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Felonies Archives

Restoration of voting rights in jeopardy after Iowa ruling

Earlier this year, we covered a major issue in the world of criminal rights: voters' rights restoration. Many states, including Iowa, revoke a person's right to vote if he or she is convicted a felony. Although the current governor has taken a hard line against restoring the ability of many to vote, a recent state supreme court ruling has potential to move things in a different direction.

Feds call on Iowa to lift voting policy for felons

Readers probably know that being charged with a felony should always be taken seriously. In addition to the very real possibility of being sentenced to time behind bars, those who are convicted of a felony may lose certain privileges. Iowa law imposes a voting ban for anyone serving on felony charges.

Man pleads not guilty in case of 1997 Iowa City murder

Criminal charges often have a statute of limitations attached to them. This means that there are time constraints for when charges can be filed. However, other types of charges do not include a statute of limitations, including murder. As a result, a person can face charges no matter how many years ago the purported crime occurred.

Police: Iowa City 21-only ordinance cut felonies, alcohol crimes

With a referendum on Iowa City’s 21-only ordinance coming up in November, the police just released data indicating a number of crimes have dropped since the ordinance was first passed. An earlier repeal effort was only narrowly defeated, and organizers hope support from the police and city council will firmly settle the issue.

Special prosecutor: Sorenson may have made felony misstatements

Even after his resignation on Wednesday after the Iowa Senate Ethics Committee special prosecutor filed his report, former State Senator Kent Sorenson could still face legal repercussions from allegations that he accepted money from U.S. Representative Michele Bachmann’s presidential campaign. The special prosecutor’s report determined there was probable cause to believe that he knowingly made misstatements about the money, which could result in felony charges.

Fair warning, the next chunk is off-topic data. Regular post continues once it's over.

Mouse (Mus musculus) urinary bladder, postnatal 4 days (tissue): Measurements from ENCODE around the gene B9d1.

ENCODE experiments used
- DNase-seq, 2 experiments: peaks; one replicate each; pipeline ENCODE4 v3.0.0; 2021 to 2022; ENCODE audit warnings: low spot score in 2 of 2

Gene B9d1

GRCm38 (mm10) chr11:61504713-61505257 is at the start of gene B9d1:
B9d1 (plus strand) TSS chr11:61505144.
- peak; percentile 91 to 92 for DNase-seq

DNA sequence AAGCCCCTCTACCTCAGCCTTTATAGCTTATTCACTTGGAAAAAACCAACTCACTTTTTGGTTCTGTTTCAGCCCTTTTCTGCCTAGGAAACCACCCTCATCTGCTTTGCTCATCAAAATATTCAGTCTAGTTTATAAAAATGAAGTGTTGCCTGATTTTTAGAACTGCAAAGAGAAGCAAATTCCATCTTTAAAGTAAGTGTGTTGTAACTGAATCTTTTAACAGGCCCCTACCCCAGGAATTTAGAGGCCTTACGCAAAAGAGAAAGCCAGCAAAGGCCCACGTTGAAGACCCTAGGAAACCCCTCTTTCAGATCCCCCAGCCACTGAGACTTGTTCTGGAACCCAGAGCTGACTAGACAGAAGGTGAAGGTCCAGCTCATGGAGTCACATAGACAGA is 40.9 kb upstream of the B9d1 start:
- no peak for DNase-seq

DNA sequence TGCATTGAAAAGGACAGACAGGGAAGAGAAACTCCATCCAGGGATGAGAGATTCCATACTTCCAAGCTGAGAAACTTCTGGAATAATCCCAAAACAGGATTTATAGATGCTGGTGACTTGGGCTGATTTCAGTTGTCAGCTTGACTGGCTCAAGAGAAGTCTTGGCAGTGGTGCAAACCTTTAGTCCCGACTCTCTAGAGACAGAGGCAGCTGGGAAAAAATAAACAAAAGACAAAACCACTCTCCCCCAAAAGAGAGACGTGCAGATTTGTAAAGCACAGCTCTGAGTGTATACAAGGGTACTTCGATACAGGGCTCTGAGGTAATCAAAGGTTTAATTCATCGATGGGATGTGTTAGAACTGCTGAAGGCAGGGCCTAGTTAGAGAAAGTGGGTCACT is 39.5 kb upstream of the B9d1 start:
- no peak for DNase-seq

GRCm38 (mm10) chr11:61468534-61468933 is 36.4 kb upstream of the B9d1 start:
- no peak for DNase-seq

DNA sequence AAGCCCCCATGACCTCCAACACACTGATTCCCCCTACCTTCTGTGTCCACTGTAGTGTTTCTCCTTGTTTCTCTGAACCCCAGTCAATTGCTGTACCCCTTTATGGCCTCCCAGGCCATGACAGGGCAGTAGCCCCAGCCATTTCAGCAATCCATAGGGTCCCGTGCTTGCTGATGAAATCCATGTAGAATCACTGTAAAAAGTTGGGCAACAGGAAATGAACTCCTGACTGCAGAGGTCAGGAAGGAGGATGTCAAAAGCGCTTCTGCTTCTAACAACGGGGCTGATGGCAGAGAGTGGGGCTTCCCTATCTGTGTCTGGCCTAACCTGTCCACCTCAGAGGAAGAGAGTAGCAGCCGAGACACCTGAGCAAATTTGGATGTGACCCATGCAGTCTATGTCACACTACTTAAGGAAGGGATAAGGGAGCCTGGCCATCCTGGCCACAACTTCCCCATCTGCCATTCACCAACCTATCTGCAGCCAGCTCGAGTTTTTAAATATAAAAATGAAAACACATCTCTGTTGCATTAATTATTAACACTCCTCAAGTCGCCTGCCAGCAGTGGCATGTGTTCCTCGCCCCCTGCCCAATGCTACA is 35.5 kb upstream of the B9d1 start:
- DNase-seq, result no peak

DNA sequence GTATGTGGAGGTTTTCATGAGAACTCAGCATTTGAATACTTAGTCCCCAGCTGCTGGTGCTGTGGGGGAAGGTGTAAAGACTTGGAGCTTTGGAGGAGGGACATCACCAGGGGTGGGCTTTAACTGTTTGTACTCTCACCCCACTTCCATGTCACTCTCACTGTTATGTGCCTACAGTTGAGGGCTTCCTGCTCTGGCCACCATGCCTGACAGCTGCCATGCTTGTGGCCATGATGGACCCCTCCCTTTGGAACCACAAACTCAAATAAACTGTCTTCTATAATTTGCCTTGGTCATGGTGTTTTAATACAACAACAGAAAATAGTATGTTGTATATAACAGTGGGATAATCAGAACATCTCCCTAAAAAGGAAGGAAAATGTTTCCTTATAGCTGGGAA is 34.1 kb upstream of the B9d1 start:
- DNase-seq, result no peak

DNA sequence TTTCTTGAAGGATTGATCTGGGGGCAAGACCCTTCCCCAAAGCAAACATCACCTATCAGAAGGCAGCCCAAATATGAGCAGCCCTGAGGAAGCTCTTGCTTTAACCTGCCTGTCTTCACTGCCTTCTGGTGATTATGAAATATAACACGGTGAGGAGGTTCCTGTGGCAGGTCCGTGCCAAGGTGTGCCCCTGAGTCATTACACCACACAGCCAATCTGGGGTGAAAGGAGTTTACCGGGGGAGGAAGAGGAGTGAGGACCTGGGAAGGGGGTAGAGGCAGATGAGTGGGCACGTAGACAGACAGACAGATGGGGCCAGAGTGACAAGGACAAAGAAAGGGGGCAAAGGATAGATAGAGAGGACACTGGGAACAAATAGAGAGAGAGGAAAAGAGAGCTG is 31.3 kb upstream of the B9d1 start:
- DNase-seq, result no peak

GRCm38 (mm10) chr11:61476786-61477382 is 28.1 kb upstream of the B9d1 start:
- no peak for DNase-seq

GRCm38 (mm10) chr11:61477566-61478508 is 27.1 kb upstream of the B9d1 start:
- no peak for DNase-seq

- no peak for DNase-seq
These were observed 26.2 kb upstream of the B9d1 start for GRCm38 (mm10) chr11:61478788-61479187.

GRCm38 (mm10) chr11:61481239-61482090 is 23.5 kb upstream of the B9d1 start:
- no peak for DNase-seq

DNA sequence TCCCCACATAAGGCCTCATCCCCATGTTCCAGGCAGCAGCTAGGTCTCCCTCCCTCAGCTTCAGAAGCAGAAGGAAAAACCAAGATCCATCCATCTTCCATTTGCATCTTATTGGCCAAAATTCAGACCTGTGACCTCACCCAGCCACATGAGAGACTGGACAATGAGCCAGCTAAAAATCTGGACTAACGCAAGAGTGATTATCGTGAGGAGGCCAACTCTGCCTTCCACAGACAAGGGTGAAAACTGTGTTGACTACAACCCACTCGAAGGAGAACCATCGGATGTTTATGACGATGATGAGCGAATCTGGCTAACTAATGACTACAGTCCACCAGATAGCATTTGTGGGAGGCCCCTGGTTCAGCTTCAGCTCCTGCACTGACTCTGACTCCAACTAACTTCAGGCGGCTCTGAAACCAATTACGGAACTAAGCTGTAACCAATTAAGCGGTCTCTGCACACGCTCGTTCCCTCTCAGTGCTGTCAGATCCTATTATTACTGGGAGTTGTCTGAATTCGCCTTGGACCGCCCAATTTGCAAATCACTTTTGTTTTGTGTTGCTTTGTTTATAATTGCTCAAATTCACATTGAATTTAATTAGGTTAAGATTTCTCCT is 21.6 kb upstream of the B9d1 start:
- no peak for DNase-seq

Court strikes down Barry Bonds' obstruction of justice appeal

Back in 2003, baseball great Barry Bonds was given immunity from prosecution in exchange for his agreement to testify before a grand jury. The case came after a raid of a steroid manufacturer called the Bay Area Laboratory Co-Operative, or BALCO, by federal agents. Bonds was to testify about his knowledge of BALCO and a professional trainer the government said had provided steroids to Bonds and a number of other professional athletes.

Juvenile felony life sentences ruled unconstitutional in Iowa

Last year, the U.S. Supreme Court ruled in Miller v. Alabama that mandatory sentences of life without the possibility of parole are unconstitutional for juvenile offenders. That was a challenge for Iowa, which had until then required that anyone convicted of first-degree murder -- juvenile or adult -- be given that sentence. In response to the ruling, Governor Terry Branstad immediately used his commutation power to change the sentences of 38 such juvenile offenders to allow parole -- but only after they had served 60 years behind bars.

8th Circuit: yard sign may 'invite' police to search your home

In a somewhat surprising ruling, the U.S. Circuit Court of Appeals for the Eighth Circuit, which includes Iowa, recently held that an otherwise unlawful police search was legal because the defendant had a “for sale” sign on his lawn. A Kansas City man has now been convicted of illegally possessing a shotgun after a felony conviction -- all because he wanted to sell a motorcycle.

Criminal charges can have far-reaching consequences

Iowa City readers may be aware that undocumented or unauthorized immigrants charged with certain criminal offenses might also find themselves in a deportation proceeding -- regardless of whether those criminal allegations result in a conviction or prove unfounded.

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